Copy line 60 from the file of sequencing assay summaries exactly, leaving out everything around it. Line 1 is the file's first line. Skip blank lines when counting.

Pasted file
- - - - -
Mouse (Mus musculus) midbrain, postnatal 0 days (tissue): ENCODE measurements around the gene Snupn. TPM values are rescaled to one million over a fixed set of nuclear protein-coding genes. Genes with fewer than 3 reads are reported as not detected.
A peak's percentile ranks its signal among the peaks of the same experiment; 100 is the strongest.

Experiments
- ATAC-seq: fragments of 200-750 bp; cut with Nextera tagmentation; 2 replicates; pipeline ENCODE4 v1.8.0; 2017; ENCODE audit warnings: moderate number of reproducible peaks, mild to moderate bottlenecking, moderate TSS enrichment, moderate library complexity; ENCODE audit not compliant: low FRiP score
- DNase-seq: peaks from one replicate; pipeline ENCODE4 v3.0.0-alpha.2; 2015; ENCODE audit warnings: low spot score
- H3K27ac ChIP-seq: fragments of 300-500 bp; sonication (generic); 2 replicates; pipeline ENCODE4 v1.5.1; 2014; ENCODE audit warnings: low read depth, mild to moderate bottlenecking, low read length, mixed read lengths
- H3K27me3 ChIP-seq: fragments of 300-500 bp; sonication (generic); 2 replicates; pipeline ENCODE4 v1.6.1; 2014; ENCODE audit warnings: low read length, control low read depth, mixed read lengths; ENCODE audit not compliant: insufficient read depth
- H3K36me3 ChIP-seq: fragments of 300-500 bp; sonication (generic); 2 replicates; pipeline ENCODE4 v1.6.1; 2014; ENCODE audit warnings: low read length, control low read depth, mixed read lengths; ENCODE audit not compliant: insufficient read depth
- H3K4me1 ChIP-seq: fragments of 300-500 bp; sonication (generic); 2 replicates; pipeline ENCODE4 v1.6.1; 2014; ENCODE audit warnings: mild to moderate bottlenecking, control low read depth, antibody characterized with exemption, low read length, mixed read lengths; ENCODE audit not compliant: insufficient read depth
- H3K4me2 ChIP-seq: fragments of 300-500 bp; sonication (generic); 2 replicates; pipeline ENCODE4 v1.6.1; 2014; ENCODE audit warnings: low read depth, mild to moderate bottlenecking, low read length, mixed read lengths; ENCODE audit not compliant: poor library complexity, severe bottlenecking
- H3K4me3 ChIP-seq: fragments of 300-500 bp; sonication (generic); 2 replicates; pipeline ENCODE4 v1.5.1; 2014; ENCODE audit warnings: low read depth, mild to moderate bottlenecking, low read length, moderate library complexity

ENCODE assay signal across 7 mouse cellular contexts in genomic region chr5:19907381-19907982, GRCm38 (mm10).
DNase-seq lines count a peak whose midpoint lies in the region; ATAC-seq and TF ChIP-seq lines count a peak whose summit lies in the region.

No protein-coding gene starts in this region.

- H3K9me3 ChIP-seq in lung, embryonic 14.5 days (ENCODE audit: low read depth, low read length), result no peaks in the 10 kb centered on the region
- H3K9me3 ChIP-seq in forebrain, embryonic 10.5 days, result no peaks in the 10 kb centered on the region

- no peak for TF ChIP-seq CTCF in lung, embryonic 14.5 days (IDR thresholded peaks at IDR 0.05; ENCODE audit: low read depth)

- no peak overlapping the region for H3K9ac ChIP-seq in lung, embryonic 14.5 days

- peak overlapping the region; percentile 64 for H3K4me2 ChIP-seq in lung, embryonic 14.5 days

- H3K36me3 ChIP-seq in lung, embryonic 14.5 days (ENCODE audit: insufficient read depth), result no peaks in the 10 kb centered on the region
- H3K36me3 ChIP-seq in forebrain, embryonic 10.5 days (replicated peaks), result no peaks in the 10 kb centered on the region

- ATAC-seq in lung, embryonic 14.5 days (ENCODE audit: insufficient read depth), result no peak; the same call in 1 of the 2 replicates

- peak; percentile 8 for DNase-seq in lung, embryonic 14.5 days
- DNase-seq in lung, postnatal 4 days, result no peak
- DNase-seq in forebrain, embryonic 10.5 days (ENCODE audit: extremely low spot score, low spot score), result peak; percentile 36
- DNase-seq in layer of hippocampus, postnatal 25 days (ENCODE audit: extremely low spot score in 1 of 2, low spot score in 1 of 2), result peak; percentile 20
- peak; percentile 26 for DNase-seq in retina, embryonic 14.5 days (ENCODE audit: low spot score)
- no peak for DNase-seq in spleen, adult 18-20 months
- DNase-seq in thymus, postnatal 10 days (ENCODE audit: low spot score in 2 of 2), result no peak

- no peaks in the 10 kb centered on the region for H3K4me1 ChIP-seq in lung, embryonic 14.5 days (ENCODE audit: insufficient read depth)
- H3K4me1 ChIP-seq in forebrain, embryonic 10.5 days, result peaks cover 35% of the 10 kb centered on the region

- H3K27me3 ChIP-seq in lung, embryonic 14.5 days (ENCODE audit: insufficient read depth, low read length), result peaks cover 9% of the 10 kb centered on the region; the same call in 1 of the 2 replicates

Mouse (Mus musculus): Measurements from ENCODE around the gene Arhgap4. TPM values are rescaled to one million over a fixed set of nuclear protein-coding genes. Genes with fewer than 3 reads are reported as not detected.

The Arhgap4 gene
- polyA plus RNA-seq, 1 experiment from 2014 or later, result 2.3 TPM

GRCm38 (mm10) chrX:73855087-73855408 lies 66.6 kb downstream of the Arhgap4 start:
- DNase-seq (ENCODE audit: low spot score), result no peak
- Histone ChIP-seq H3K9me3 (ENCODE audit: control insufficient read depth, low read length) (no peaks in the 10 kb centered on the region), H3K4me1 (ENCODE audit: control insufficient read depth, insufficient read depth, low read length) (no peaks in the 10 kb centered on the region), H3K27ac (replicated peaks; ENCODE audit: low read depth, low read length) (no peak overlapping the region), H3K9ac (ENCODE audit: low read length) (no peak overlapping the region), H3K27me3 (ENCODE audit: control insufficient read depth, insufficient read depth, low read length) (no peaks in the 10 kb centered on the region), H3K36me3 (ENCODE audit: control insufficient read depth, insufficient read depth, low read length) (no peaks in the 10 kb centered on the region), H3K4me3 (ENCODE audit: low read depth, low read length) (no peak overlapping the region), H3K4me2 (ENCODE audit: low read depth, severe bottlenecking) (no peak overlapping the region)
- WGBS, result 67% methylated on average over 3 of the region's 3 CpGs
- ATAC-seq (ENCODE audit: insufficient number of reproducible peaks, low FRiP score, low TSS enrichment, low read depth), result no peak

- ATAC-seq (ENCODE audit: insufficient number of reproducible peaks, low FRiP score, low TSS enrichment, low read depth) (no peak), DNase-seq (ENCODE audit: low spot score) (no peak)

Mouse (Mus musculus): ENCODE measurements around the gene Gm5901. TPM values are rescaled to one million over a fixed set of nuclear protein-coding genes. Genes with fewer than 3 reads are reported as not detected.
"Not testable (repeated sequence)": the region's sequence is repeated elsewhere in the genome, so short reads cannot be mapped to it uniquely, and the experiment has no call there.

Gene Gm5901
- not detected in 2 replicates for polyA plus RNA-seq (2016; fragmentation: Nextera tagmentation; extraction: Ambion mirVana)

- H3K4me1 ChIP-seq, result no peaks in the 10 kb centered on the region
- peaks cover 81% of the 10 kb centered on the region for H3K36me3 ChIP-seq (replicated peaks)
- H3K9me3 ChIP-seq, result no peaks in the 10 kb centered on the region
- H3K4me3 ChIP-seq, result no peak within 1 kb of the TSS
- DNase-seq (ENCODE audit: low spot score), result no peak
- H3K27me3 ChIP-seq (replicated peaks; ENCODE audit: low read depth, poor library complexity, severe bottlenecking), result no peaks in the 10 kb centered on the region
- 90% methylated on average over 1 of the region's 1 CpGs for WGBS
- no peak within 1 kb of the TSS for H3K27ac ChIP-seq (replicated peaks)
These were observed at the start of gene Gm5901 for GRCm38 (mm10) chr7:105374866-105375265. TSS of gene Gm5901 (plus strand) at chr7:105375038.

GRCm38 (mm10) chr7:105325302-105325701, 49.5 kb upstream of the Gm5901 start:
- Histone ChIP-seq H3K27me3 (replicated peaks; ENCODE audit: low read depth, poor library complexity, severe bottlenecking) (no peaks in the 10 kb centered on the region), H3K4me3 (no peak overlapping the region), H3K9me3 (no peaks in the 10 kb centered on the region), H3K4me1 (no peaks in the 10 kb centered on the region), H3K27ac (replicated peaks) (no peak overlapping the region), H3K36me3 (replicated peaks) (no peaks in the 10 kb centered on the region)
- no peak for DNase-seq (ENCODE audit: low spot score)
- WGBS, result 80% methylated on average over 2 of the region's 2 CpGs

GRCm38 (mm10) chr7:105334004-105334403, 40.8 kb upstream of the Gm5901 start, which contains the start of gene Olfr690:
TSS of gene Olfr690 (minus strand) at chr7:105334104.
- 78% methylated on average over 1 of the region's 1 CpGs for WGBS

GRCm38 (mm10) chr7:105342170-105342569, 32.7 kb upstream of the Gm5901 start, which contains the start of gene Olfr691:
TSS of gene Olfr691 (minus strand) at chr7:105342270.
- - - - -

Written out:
TSS of gene Olfr690 (minus strand) at chr7:105334104.